Just over 40 years ago Gene Roddenberry created a whole futuristic universe for our newly minted color TV sets. The show was marketed as Cowboys in space but was really supposed to be a series of adventures with a parable embedded within each one. The setting was post-apocalyptic mid 21st-century and humans had technology that was way beyond what was reality at the time – space travel at speeds faster than light accomplished with a warp drive, and people beamed from place to place! There was extensive contact with other sentient civilizations in distant galaxies and a Federation of these policed the universe through Starfleet. The original series showed a Federation Starfleet ship, the US Starship Enterprise, on a 5-year mission to “boldly go where no man has gone before!!”
The current generation likely has no connection to the original series or the succession of series and films, even spoofs (like the witty Galaxy Quest), that it spawned. But the faithful followers of the original still dress up in Star Trek costumes and go to conventions and watch endless reruns of the six different series! I was weaned on Star Trek (the original series) when it showed up in India. We had no TV then so I recall watching it on a neighbors’ TV set and saw every series and film that followed. So what was the aim of this new film? Was it to generate a new generation of fans or to make the old trekkies (like myself) happy?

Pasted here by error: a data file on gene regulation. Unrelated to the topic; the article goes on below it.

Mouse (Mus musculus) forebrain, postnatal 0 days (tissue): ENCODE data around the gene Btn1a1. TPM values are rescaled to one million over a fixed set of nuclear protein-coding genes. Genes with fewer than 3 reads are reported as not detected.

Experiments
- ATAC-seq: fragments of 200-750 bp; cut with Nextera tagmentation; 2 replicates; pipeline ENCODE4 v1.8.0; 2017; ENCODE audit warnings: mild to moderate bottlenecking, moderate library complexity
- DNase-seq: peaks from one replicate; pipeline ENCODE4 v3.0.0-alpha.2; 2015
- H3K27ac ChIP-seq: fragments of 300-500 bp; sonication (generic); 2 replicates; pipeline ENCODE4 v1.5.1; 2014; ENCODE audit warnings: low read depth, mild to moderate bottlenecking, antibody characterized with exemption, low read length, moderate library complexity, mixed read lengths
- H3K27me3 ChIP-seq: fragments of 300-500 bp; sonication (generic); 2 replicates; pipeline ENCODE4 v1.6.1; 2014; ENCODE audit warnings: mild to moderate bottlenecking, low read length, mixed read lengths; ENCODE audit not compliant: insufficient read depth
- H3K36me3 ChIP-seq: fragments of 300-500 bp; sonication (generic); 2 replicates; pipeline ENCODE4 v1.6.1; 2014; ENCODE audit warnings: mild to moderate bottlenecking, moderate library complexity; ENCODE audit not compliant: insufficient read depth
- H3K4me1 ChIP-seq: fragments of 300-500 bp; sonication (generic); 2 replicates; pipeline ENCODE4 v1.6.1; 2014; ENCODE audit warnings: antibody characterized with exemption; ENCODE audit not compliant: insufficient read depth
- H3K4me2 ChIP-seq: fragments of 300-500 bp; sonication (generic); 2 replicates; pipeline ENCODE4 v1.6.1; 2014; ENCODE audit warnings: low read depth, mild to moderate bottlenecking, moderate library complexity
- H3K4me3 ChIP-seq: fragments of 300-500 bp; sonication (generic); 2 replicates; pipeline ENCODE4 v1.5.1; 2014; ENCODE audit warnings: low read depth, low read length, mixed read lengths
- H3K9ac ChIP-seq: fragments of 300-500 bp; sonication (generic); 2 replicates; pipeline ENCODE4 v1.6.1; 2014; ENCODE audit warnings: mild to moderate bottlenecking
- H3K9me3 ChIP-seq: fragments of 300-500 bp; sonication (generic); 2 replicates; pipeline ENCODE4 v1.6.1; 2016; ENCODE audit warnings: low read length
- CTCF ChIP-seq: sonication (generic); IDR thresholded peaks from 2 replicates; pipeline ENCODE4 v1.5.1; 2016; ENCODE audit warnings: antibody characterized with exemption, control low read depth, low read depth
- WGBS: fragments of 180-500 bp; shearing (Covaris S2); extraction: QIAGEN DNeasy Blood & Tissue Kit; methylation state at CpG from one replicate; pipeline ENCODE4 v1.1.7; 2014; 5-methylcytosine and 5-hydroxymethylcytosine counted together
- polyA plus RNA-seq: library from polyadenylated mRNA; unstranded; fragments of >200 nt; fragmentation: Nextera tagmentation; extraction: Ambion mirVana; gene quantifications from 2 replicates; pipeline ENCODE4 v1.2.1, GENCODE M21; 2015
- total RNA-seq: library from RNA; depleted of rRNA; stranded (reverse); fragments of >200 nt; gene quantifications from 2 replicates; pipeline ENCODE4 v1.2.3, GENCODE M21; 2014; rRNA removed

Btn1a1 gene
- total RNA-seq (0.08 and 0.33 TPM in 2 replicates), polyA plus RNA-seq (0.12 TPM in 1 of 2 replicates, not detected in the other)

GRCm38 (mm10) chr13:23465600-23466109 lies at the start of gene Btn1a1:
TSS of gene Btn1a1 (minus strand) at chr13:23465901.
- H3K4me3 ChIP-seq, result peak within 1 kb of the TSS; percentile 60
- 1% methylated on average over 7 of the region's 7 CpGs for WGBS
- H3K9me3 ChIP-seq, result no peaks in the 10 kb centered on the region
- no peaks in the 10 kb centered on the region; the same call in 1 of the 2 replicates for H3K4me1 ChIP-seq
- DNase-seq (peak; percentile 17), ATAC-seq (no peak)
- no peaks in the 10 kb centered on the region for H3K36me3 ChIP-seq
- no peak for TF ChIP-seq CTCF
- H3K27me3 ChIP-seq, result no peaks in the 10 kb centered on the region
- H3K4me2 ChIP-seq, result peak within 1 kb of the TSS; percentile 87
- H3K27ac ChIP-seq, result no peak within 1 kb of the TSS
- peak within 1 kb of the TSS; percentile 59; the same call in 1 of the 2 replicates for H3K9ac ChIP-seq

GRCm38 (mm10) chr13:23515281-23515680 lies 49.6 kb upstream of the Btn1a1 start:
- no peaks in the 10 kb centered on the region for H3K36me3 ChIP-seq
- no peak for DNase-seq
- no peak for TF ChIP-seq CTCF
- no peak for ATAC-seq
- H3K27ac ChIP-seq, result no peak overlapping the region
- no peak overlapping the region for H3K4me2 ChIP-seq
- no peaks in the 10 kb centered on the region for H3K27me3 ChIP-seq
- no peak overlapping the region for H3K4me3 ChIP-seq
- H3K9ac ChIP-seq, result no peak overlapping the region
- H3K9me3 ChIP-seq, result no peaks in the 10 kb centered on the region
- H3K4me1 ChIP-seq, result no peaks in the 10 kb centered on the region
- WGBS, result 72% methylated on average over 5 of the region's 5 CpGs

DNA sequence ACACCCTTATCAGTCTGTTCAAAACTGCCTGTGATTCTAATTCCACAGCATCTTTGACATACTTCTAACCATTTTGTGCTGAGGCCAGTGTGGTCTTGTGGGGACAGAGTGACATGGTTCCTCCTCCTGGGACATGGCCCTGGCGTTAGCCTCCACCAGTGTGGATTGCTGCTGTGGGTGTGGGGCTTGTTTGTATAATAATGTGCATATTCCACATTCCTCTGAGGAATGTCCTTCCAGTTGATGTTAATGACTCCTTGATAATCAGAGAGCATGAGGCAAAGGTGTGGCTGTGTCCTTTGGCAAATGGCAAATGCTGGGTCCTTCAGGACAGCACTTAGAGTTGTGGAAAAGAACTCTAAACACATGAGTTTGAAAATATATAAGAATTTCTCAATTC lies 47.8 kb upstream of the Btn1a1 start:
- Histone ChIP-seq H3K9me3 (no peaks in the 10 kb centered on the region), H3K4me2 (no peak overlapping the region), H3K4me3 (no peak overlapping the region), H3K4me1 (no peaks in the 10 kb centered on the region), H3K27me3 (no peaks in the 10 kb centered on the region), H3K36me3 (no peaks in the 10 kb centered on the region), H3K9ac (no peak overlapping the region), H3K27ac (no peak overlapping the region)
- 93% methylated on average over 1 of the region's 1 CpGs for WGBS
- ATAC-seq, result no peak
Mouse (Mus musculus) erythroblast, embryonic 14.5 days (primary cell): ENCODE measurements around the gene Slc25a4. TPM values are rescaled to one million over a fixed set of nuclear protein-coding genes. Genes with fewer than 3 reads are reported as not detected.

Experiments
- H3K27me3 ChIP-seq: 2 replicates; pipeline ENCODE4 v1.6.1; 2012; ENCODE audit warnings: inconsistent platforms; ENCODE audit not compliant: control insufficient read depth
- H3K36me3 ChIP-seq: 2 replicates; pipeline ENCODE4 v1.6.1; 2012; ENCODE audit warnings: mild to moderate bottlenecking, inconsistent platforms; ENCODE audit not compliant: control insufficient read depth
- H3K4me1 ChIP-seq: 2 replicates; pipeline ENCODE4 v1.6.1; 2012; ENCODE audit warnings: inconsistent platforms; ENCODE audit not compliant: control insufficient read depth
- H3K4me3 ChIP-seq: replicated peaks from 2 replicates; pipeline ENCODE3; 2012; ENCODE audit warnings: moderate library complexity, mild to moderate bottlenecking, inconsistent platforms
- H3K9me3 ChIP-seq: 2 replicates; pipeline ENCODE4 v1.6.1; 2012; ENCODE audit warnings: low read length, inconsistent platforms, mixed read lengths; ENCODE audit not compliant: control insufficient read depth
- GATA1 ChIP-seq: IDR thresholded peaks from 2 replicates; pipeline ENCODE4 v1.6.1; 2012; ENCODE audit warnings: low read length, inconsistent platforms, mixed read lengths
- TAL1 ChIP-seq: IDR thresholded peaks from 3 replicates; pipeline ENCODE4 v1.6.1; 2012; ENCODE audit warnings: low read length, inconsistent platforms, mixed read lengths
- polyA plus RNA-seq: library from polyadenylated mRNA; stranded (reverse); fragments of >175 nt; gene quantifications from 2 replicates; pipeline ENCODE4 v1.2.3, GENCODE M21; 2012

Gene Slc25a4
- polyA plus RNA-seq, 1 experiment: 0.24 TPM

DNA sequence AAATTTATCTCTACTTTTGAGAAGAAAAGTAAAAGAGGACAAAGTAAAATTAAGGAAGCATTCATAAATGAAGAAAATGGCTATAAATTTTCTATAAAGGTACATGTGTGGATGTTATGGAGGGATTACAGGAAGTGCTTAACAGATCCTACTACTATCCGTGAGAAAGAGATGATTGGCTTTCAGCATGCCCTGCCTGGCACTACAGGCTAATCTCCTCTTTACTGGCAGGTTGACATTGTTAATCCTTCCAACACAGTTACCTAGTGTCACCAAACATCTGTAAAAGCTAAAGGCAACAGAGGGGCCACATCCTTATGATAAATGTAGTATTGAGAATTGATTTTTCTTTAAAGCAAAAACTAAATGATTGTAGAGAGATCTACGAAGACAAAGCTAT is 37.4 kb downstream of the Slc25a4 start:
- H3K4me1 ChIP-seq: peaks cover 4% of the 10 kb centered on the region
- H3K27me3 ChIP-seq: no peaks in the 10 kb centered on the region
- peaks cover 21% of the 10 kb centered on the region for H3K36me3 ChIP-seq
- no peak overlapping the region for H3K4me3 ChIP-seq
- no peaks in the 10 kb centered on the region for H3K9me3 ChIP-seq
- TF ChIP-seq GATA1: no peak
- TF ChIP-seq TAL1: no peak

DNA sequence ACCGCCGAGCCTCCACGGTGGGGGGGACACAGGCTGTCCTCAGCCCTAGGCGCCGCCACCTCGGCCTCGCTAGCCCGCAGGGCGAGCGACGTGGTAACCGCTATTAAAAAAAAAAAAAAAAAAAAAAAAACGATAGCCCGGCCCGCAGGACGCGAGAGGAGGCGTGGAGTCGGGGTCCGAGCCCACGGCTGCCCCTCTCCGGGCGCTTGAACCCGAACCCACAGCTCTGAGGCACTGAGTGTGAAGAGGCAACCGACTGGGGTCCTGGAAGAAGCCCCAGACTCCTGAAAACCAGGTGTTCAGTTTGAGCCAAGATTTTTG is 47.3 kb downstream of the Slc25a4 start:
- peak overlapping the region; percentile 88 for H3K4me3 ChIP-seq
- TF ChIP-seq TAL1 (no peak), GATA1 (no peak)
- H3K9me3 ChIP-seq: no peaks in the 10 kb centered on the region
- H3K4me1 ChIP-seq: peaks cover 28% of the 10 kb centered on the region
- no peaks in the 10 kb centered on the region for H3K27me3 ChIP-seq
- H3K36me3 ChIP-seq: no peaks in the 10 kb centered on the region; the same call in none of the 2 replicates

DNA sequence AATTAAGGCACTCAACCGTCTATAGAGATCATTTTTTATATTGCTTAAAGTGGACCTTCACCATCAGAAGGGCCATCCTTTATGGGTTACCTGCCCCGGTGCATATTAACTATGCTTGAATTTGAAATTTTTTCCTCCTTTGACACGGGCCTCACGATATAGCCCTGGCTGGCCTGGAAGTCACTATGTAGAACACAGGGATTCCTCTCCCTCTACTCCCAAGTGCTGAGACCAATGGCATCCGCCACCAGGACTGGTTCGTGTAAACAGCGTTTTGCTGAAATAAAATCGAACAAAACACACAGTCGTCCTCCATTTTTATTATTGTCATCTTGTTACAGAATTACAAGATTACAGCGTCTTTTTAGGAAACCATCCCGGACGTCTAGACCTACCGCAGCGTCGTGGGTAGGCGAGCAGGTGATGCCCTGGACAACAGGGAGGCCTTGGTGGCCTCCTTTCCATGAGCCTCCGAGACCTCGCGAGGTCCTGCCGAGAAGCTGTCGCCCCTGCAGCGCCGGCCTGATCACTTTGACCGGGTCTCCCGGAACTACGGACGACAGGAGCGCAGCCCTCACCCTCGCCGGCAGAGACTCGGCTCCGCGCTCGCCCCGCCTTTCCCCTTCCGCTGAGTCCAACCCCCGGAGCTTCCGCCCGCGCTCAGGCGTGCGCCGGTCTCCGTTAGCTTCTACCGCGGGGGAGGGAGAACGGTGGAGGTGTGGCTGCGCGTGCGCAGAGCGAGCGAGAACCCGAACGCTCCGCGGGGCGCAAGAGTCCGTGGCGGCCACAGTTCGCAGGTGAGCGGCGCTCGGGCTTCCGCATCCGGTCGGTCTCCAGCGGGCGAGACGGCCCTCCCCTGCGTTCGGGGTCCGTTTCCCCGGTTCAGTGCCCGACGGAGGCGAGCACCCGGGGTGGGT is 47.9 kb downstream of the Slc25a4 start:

This film can best be labeled a prequel, as it starts with the encounter between the USS Kelvin carrying Captain Kirk (the father of James T) and a Romulan ship captained by Nero – who is seeking revenge on Spock for the destruction of Romulus! But wait – if James T is not yet born, then who is Spock? This establishes alternate time lines and makes for a delicious time travel tale that even includes an encounter between Spock the youth and Spock the ancient (called Spock Prime in the credits)! As Captain Kirk is vaporized by Nero, his son is born, and we finally know what the aim of this film is. It is to keep the trekkies happy by providing them with a prequel, and it is to boldly get new fans in the youth by creating unforgettable and cool characters in Kirk and Spock. We see the young Kirk as a hell-raiser kid, in his stepdad’s automobile, playing the Beastie Boys’ Sabotage really really loud, then we see him trying to pick up a woman (who will be Lt. Uhura) in a bar, and finally we see him reluctantly joining Starfleet and sitting next to a young Dr. McCoy! Kirk is still a philanderer and a loud-mouth, and he still has that famous intuition that allows him to spot trouble.
As an aside – this version of Sabotage filmed by Spike Jonze is as crazy as anything Kirk could dream up!
The journey of Spock from child to adult is even more interesting – half human half Vulcan, he is treated as an outcast right from childhood, and struggles to master his emotions, until someone pushes the right buttons. And we see that human side of Spock several times, not to mention the fact that he is romantically involved with the svelte and beauteous Lt. Uhura.